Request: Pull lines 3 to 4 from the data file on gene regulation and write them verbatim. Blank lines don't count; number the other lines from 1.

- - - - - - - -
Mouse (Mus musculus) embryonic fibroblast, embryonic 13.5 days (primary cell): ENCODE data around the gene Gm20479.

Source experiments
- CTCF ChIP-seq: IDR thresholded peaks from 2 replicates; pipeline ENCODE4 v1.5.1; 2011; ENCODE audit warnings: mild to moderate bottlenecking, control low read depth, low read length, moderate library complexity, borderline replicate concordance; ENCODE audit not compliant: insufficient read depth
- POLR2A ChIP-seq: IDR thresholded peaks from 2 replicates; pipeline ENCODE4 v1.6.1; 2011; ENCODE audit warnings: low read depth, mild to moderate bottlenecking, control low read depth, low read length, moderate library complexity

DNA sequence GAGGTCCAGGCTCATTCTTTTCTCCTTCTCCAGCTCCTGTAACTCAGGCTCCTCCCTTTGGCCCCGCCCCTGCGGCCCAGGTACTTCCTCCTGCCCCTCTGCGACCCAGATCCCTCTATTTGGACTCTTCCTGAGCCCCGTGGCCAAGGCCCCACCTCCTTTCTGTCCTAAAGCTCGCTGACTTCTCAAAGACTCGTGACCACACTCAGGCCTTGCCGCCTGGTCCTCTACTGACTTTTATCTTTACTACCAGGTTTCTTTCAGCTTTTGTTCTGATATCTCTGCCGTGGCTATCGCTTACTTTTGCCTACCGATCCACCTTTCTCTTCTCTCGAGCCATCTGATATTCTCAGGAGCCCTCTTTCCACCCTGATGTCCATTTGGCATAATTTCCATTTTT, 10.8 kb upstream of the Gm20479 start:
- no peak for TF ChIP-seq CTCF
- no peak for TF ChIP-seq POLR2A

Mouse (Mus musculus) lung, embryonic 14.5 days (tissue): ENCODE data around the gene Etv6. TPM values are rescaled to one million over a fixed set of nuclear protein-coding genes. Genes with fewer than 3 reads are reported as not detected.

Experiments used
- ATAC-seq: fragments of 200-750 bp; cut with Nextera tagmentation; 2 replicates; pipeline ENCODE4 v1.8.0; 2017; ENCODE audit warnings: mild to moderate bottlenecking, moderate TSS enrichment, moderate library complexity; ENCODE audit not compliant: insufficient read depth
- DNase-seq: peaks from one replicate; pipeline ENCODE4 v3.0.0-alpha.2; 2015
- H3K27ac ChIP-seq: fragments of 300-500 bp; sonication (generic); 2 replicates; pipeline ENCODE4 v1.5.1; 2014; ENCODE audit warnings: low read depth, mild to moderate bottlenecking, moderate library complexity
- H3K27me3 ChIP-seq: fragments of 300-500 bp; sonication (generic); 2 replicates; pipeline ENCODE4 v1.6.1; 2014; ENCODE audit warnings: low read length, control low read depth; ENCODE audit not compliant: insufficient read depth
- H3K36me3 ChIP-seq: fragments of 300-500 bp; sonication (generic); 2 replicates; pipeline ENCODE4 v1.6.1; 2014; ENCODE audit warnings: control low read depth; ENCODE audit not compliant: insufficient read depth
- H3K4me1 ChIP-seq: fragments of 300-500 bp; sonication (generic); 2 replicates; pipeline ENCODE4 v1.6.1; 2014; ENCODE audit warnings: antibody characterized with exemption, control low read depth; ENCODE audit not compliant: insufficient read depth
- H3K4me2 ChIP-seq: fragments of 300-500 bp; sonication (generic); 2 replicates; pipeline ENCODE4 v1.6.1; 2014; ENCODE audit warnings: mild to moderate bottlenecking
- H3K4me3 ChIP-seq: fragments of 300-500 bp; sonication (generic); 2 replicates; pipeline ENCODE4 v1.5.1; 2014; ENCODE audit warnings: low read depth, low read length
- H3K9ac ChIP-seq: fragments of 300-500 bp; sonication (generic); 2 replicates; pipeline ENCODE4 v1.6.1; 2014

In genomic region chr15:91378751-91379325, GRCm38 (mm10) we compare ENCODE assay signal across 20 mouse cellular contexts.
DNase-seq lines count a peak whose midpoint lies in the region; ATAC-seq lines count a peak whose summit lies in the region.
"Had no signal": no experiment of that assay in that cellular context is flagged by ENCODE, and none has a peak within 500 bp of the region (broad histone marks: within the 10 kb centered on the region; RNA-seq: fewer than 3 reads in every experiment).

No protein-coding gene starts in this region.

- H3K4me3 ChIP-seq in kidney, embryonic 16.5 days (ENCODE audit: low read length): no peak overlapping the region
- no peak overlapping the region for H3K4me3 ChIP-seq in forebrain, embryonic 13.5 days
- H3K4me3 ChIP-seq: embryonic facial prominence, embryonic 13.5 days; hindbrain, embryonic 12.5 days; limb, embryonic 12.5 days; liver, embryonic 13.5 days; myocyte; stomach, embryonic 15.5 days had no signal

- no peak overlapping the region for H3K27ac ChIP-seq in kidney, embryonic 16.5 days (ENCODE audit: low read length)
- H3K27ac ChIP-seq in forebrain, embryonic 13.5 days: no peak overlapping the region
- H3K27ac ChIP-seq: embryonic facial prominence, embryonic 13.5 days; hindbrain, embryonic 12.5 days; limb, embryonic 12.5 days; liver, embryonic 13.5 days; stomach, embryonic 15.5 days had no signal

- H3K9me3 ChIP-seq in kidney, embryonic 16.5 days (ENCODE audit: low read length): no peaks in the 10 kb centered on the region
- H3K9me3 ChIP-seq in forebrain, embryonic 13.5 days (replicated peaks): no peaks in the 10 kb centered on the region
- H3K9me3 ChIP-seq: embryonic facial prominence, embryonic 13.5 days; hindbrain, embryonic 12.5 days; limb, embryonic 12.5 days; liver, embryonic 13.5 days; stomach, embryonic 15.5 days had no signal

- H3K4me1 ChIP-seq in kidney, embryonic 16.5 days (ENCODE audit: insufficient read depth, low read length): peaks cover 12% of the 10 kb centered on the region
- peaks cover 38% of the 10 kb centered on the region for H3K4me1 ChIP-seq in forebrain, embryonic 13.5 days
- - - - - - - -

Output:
- CTCF ChIP-seq: IDR thresholded peaks from 2 replicates; pipeline ENCODE4 v1.5.1; 2011; ENCODE audit warnings: mild to moderate bottlenecking, control low read depth, low read length, moderate library complexity, borderline replicate concordance; ENCODE audit not compliant: insufficient read depth
- POLR2A ChIP-seq: IDR thresholded peaks from 2 replicates; pipeline ENCODE4 v1.6.1; 2011; ENCODE audit warnings: low read depth, mild to moderate bottlenecking, control low read depth, low read length, moderate library complexity